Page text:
“What I look for in training is Strength and Conditioning, Trainers that help manage my injuries and a supportive community and that’s what I get here.”

We love having Pia as part of our community. She is a super hard worker, one of the friendliest people you’ll ever meet and someone that, as a personal trainer is always pushing others to become better versions of themselves.

Are you keen to give training in one of our small Group Training classes a go?

Head along to one of our classes for free to see if what we offer is for you.

You can register for a free class here.

You can view our full class timetable and chose a class that suites you best here.

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Just want to jump right into things? You can purchase your two week Unlimited Group Training trial by clicking the link below.

What I learnt from taking time off from training due to injury.

There are always two sides to an injury…

Until June this year, life was going well and work was busy. I was on a roll with my training (Strength and Conditioning 3x/week, Yoga 3 – 4 x/week, Martial Arts training 5 – 6 x/week) and I was looking forward to making my debut in a Brazilian Ju-Jitsu competition.

In a single moment everything changed due to fracturing my right hand. I wish I had a cool story to explain the injury; in fact I’ve kept the story private from most people. I could, however, be encouraged to discuss this further in another blog post…

As a personal trainer, training is pretty much my life. I train myself, my clients and I am constantly participating in courses to learn new methods to implement into my own and my clients training. I don’t do the job because of money; I do the job because I am passionate about health and exercise and the benefits that it can bring to someones life. I enjoy being healthy, feeling good and moving my body to its full potential. Everything that I implement into my own training, I then pass on to my clients and enjoy seeing them make the same progress and results. I actually get more pleasure from seeing my client’s results than my own!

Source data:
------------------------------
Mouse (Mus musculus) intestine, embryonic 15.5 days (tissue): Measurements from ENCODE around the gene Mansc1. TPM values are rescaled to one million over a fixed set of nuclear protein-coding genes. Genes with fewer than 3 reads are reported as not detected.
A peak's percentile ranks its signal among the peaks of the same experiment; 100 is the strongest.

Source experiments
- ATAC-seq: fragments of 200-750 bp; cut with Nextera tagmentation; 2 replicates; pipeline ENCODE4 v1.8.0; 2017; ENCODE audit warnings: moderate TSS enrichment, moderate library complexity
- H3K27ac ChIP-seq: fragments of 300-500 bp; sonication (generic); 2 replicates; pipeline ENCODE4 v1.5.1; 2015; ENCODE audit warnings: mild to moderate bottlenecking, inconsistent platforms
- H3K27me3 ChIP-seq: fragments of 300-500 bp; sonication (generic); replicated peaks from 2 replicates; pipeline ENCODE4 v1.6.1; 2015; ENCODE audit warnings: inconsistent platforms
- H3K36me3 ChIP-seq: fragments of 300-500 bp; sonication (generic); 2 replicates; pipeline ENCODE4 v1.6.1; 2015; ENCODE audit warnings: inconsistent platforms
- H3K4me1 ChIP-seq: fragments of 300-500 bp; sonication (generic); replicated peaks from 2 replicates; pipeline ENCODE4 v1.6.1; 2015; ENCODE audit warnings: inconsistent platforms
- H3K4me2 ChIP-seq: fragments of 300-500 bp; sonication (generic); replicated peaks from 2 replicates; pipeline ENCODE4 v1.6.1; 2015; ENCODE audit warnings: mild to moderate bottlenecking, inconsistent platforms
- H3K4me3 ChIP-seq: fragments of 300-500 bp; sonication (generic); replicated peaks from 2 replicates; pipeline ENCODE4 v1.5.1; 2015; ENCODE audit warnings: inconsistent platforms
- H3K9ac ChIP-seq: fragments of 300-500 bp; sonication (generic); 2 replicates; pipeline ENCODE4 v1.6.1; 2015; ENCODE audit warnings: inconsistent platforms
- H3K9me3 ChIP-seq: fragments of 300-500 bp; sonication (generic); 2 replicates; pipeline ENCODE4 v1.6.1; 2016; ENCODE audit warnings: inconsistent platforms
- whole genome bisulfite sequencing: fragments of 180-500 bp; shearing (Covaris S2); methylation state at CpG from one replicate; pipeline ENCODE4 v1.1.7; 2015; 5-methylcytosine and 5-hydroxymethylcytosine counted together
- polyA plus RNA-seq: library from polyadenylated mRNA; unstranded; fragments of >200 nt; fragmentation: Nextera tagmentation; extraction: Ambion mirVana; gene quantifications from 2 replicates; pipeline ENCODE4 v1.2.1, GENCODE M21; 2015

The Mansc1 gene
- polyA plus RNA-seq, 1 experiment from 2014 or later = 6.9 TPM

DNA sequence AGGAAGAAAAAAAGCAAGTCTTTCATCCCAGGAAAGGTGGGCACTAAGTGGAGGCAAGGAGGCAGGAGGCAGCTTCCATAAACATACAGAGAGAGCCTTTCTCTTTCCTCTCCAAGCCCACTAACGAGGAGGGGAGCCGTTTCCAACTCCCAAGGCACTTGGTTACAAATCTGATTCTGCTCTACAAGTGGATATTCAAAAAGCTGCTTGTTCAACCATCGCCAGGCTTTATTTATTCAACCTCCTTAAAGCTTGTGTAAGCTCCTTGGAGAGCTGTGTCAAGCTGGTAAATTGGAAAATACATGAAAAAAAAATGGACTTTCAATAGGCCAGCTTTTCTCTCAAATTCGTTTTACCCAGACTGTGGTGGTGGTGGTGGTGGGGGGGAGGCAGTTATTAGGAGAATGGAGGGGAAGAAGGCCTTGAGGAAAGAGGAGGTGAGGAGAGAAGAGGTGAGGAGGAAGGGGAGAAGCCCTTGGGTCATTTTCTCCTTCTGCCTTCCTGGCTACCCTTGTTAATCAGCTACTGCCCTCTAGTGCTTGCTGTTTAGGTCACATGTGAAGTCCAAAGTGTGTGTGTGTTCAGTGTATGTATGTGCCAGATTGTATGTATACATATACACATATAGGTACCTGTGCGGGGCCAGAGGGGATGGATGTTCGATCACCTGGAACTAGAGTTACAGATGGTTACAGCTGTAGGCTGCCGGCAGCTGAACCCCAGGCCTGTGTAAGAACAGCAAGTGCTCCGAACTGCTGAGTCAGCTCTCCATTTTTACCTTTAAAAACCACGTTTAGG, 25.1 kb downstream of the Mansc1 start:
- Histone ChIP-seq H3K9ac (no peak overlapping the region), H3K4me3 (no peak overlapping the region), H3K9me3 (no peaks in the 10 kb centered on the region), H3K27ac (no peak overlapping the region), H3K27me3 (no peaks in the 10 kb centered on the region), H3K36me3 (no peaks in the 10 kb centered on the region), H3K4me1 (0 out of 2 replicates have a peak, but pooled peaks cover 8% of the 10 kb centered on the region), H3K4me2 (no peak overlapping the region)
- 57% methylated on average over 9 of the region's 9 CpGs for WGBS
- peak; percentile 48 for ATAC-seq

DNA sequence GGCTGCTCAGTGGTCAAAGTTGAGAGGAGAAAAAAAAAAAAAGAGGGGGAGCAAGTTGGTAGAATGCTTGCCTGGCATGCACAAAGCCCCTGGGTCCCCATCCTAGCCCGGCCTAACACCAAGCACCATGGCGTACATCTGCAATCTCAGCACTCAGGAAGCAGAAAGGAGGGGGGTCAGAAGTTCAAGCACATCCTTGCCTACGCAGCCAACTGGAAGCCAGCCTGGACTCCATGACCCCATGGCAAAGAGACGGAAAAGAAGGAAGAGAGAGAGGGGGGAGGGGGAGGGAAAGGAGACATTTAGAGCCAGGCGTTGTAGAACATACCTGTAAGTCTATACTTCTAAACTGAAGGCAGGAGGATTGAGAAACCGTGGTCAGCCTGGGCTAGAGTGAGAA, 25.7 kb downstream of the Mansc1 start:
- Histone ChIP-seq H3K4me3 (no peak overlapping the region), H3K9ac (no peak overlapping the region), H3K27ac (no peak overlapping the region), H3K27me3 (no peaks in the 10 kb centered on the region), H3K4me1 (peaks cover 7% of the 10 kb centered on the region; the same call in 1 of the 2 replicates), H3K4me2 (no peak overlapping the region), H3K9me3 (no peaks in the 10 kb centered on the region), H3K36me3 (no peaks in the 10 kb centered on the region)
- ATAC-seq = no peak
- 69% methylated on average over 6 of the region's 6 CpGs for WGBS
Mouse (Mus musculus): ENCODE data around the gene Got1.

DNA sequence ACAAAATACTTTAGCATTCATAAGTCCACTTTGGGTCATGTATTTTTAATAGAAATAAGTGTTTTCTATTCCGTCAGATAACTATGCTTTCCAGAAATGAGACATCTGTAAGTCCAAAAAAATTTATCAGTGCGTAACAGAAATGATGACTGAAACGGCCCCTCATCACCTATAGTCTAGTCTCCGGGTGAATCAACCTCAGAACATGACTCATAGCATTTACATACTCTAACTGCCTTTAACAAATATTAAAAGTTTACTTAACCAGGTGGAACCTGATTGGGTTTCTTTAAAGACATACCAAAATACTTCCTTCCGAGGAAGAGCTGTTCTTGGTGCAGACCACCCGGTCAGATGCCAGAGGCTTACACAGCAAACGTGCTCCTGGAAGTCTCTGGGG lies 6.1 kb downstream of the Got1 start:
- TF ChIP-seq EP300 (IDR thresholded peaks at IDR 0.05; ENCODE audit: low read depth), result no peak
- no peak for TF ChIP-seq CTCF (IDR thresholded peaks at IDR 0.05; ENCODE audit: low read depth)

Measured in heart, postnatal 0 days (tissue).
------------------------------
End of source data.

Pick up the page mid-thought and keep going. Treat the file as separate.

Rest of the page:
My world fell apart when the doctor told me that I was unable to use my right, and dominate, hand for 6 weeks. Worse, I was told to not put body weight on it for 10 weeks and absolutely no contact sports for 12 weeks. The x-ray showed that my hand was broken, but it felt like my soul was broken too.

Previous to the injury, I had been training so hard. I was getting results with my lifts in the gym and I was nearly ready to compete in my first BJJ (Brazilian Jui Jitsu) competition. I’ve had time out from training before, due to other injuries and things like overseas holidays and I know the drill. When you start up training again, it can make you feel a little depressed. Being unable to complete as many reps, or lift as much weight as you once could, feels like a huge step backwards. Not being able to push your body to its full potential makes training feel wasteful or at least all of the work you had put in previously a waste. So when training is your life and it’s something that you’re passionate about, not being able to reach a goal fast enough can be extremely demotivating.

Even though I couldn’t train how I used to, mainly focussing on my upper body, I knew that there were other things that I could do. I aimed to focus on training my legs and my core. I believed that I was going to be able to train the same just without the use of my right hand. Although I tried to remain positive, I found myself in a depressing rut.

Simple everyday tasks had become a huge challenge – like showering, making my bed, putting on clothes, food prep, cleaning the house and many more. At first, I was frustrated and angry but I knew that a negative attitude would not get me anywhere. I knew that if I wanted to be happy and get through the next 12 weeks without going insane, I was going to have to see the bright side of the injury. So I began to think – we have two hands, why do we limit ourselves to one? I viewed my injury as a blessing in disguise. Rather than seeking help with my small everyday tasks, I persisted to practice with my left hand and after a couple of days I began to see improvements. It wasn’t long before I was writing with my left hand, and even though it looked like a child’s writing, I was proud to say that I had done it!